U-Turn Permitted—FHWA Reverses Clearview Decision

Where the Clearview Debate Left Off: March 2017

In March 2017, the future of Clearview with FHWA was still murky. The FHWA response to the public comment period had not yet been released and SEGD Fellow, Don Meeker, was hopeful that the data he and his team had collected to combat the decision in combination with pushback from state highway engineers would have a positive impact.

Meeker remarked at the time, “At the June 2016 AASHTO-SCOTE meeting, there was a full 50-state condemnation of the FHWA decision, which was affirmed in November 2016, when the AASHTO Board of Directors voted to have the FHWA rescind the rescission.”  In December, the FHWA opened the action to public comment through January 27, 2017. 

Among the information that had been presented in support of rescinding the rescission were: MIT peer-reviewed research highlighting the advantages of Clearview over Highway Gothic, a history of Clearview entitled “Improvements in Surface Transportation Signing,” a notated copy of “Federal Register and Technical Brief,” “Review & Comment: on the FHWA Notice to the Federal Register and Technical Brief that rescinded Interim Approval (IA-5) for use of the Clearview type system,” and “Evaluation of Michigan’s Engineering Improvements for Older Drivers.”

In the event that the FHWA did not reconsider its rescission, some of the Meeker team’s long-term goals for Clearview were to be significantly impacted. This includes a systematic approach to sign format and design. Using Clearview the goal is to address dysfunctional sign clutter, thereby improving readability, increasing safety and promoting aesthetic highways and streetscapes.


Update: March 2018

On March 28, 2018, the FHWA issued a memorandum entitled “MUTCD—Interim Approval for Use of Clearview Font for Positive Contrast Legends on Guide Signs (IA-5)-REINSTATEMENT,” wherein they effectively rolled back the January 25, 2016 rescission of the 2004-dated conditional approval of the use of the Clearview typeface.

The 2016 rescission cited safety concerns and licensing fees, referencing only three of dozens of studies on use of the typeface. The decision specifically made mention of a 2006 study “Evaluation of the Clearview Font for Negative Contrast Traffic Signs,” despite the interim approval being for positive contrast signs. However, the document clarifies that Clearview would still be an acceptable alternative to FHWA Standard Alphabets for community wayfinding purposes. It also stated that existing signs stay in place as long as they were in serviceable condition.

The March 2018 memo outlines the background of the original 2004 decision, the 2016 rescission, the resulting feedback from the community and concludes with this statement: “Notwithstanding the reinstatement of this Interim Approval, FHWA makes no recommendation or endorsement of the Clearview letter style. This conclusion is based on the findings detailed in the FHWA’s January 28, 2016, Technical Brief, as well as the additional research studies submitted in response to the December 16, 2016, Federal Register notice. A report detailing the findings of the additional research studies is forthcoming.”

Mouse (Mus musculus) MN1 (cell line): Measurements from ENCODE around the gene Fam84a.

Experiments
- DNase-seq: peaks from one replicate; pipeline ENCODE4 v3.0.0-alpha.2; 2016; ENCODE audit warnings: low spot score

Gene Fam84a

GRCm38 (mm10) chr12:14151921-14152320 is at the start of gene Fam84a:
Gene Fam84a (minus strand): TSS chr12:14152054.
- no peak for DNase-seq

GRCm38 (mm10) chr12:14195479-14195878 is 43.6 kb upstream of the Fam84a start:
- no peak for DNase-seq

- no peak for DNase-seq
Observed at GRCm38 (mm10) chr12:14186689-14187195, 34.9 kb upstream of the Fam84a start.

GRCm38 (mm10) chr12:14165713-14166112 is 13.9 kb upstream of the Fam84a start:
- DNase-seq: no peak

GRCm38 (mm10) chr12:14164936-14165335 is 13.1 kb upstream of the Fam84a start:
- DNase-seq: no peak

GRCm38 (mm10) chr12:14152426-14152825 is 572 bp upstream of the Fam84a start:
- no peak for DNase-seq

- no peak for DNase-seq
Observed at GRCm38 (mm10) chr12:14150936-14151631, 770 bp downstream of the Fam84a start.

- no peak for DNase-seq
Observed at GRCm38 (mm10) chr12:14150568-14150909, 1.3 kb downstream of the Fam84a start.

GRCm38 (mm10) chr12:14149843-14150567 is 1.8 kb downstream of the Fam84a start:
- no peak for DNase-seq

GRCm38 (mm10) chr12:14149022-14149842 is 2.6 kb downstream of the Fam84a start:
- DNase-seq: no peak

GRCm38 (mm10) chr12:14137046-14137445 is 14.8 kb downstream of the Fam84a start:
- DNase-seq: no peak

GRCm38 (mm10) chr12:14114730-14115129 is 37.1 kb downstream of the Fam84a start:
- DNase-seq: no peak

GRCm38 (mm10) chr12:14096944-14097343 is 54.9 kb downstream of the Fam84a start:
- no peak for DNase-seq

The status is still limited to positive contrast use. “We are back to where we were 27 months ago,” says Meeker. “The real challenge now is to go beyond the current status to deal with key issues for cities and suburbs such as a research and systems-based approach to traffic control signing, with the primary focus being Vision Zero efforts.” Vision Zero, which began as a safety initiative in Sweden, is now a multi-national road traffic safety project that aims to achieve a road system without fatalities or serious injuries.

The next step for his team, Meeker says, will be to help recruit university research teams to study how viewers read, process and react to mixed case in negative contrast on regulatory signs in city settings with a specific focus on signing for cyclists. Learning how format, panel and type size can become systematically ordered and standardized for more readable messaging will also be a critical, though complex effort.

The federal reversal may focus attention on three major studies including a multi-year analysis of implemented safety improvements from Western Michigan University, a study of glance readability from MIT and a negative contrast legibility study from Penn State. All of these, reference enhanced readability and support planned work to address the urban streetscape.


Background on Clearview

The Clearview system was developed by Donald Meeker, FSEGD, Meeker & Associates, Chris O’Hara, Meeker & Associates, and James Montalbano, Terminal Design, and evolved over 24 years of user research studies.

In 2004, the FHWA issued an interim approval for use of Clearview. The font artwork and full rights were provided to the FHWA as part of the interim approval. Nearly 20 state highway departments had adopted Clearview for their new highway signage at the time of the rescission in 2016 and additional states were also in disagreement with the FHWA’s decision to rescind.

Members of the experiential graphic design community had strong feelings about the abrupt termination of the use of Clearview, positing that the justification offered by the FHWA was weak. Questions were raised about intellectual property and the administration’s willingness to pay for use of the font, but both Highway Gothic and Clearview require at least one license per state.



Further Reading